Santee Plan Crash

Residents Return to Rubbled Homes, A Tighter Community After Santee Plane Crash

Some neighbors said they've never felt closer to one another

NBC Universal, Inc.

Santee residents who had their homes destroyed in Monday's small plane crash were allowed to return to their properties on Greencastle Street Wednesday to survey the damage and collect what valuables they could.

It was an emotional day for newlyweds Cody and Cortney Campbell. Their home, one of two destroyed in the crash, was purchased earlier this year. They embraced their family and friends before going behind the chainlink fence that sealed both properties off to the public.

Phil and Maria Morris, the couple that escaped their blazing home next door thanks to neighbors who came to their rescue, are still in the hospital, but their son came to their home Wednesday to recover what wasn't destroyed. He said his parents have a long recovery ahead and that they're up for the challenge.

"Mom and dad are doing pretty well considering, you know, what they’ve been through," James Slaff-Gruel said. "They pretty much went through a bomb detonation, so they’re both in the hospital and they both have deep second-degree, some third-degree burns to their bodies, and faces and heads, so considering everything they’ve been through, they’re in great spirits.”

Both of his parents were disoriented after the impact, Slaff-Gruel said.

NBC 7's Dave Summers spoke to the son of a couple rescued from their blazing home after an out-of-control plane barreled into it earlier this week.

"He was telling her to get out of the door and was pointing toward the side window," he explained. Maria Morris was pulled out of the home through a side window. Slaff-Gruel said her hair had caught fire, and Phil Morris burned his hands putting it out.

Phil Morris made his way from the living room to the kitchen in search of their dog, but the flames became too intense and he found his way to the backyard. Neighbors broke a hole in the fence so he could get to safety in the street.

On Wednesday, Maria Morris opened her eyes for the first time. They were swollen shut after the rescue, according to Slaff-Gruel. Both suffered second and third-degree burns all over their body.

Slaff-Gruel said he thought there may be a few trinkets found in the rubble they’ll be able to restore, but they still have not found their dog.

NBC 7’s Allie Raffa talked to neighbors who raced to help their friends nearly killed by the plane crash.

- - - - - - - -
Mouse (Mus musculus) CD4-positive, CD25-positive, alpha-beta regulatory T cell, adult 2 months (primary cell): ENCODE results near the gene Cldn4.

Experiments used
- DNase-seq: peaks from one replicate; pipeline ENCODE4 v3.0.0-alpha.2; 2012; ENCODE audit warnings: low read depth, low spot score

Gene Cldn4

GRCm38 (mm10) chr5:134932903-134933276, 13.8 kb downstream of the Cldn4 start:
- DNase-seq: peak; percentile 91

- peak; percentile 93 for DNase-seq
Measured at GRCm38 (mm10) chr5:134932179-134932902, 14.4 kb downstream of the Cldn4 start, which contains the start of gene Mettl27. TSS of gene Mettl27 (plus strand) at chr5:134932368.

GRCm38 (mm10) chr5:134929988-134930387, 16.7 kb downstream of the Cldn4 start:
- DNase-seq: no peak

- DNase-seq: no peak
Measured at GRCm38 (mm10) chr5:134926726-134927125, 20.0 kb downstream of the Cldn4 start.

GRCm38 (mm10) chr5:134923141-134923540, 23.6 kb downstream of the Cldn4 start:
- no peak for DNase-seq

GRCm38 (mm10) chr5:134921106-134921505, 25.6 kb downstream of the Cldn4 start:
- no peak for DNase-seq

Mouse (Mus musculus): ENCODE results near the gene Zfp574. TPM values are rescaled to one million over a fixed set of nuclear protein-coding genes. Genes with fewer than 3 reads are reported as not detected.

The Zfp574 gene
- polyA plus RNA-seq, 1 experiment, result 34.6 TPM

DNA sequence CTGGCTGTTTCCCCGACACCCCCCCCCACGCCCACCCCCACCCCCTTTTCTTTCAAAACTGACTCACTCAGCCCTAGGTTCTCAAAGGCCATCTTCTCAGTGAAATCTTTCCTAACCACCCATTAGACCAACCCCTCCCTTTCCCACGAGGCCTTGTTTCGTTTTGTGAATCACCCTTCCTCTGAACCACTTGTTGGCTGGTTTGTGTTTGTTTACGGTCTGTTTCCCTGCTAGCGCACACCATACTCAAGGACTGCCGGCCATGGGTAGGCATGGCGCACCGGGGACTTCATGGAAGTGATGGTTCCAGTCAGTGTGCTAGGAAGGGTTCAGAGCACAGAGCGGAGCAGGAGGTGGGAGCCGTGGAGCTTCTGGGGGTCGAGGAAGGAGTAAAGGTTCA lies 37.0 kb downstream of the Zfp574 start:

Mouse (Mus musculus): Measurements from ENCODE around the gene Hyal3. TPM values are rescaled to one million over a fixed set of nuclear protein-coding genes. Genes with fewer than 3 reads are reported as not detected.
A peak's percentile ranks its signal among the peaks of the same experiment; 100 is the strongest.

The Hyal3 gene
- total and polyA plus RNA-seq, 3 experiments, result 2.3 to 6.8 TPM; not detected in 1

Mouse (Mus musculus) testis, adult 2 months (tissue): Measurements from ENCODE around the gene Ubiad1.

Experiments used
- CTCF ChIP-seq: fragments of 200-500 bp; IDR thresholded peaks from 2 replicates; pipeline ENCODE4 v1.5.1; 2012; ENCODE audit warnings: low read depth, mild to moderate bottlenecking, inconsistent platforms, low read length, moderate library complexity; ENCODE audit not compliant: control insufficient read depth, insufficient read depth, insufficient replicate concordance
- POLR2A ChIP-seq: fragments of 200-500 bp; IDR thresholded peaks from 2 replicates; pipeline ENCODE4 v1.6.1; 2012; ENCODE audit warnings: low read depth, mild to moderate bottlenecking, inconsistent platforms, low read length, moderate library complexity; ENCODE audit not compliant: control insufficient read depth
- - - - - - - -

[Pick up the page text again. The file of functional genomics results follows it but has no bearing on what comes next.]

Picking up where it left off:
NBC 7's DroneRanger 7 got a look behind the fence and saw what looked like heaps of burnt debris with partial wall framing showing through.

A family member of the Campbells who got to see the property up close told NBC 7 she’s not sure if they’ll be able to salvage anything.

The silver lining of this tragedy is how close it has brought everyone who lives on, and near, Greencastle Street. Some say this is the closest they’ve felt to one another in a long time.

"It was very touching. It was very touching because just the fact they jumped in with the flames and the heat. It was beautiful," neighbor Ben Rohner said. "Just deep gratitude for the people who helped save their lives and the community who is rallying around them and our families.”

Mike Bowen, another neighbor, said the community's show of strength in the face of catastrophe gives him a sort of peace of mind.

"There's a certain comfort you get when you know that people have your back, and they did," he said. Despite racing in to help the Morrises, who live right across the street, Bowen said he thinks he could have been more helpful.

"I watched the videos and I was going, 'Man, I should've done more," he remembered.

Another neighbor, Kelly Jacobson, was homeschooling her children when their whole house rattled.

"I saw Mike [Bowen] running down the street and that's when I knew something not OK," she said.

Bowen was one of the first to get to the window at the side of the Morris home where Maria was yelling for help. Had he not been so quick, he says other neighbors would have filled in just fine.

"It seemed like a lot of us were a little lost because there wasn't enough room for everyone to get in there and help," he said.

The neighborhood organized a public candlelight vigil Thursday night from 7 to 9:30 p.m. to honor the lives of UPS driver Steve Kreuger and the pilot, Dr. Sugata Das -- Kruger was in his delivery truck in front of the house when the plane hit his truck, then slid into the homes.

A small memorial of candles, cards, flowers and gifts has grown on the corner near the crash site. People from all over the county have been dropping by to add to it and to pay their respects.

The recovery process will likely be long, but the community has banded together in this time of tragedy. Now the focus turns to cleanup. Debris was thrown across the block by the impact, but restoration crews worked quickly to clean it all up. They also patched a hole in the road near where Krueger's UPS truck was hit.

The street is back open, but neighbors say it’ll take a while for things to feel back to normal.

"It takes a disaster before you see it, because everybody is busy with their life and they're all coming and going and doing their thing, but it's nice to see," Bowen said. Our lives are all intertwined."

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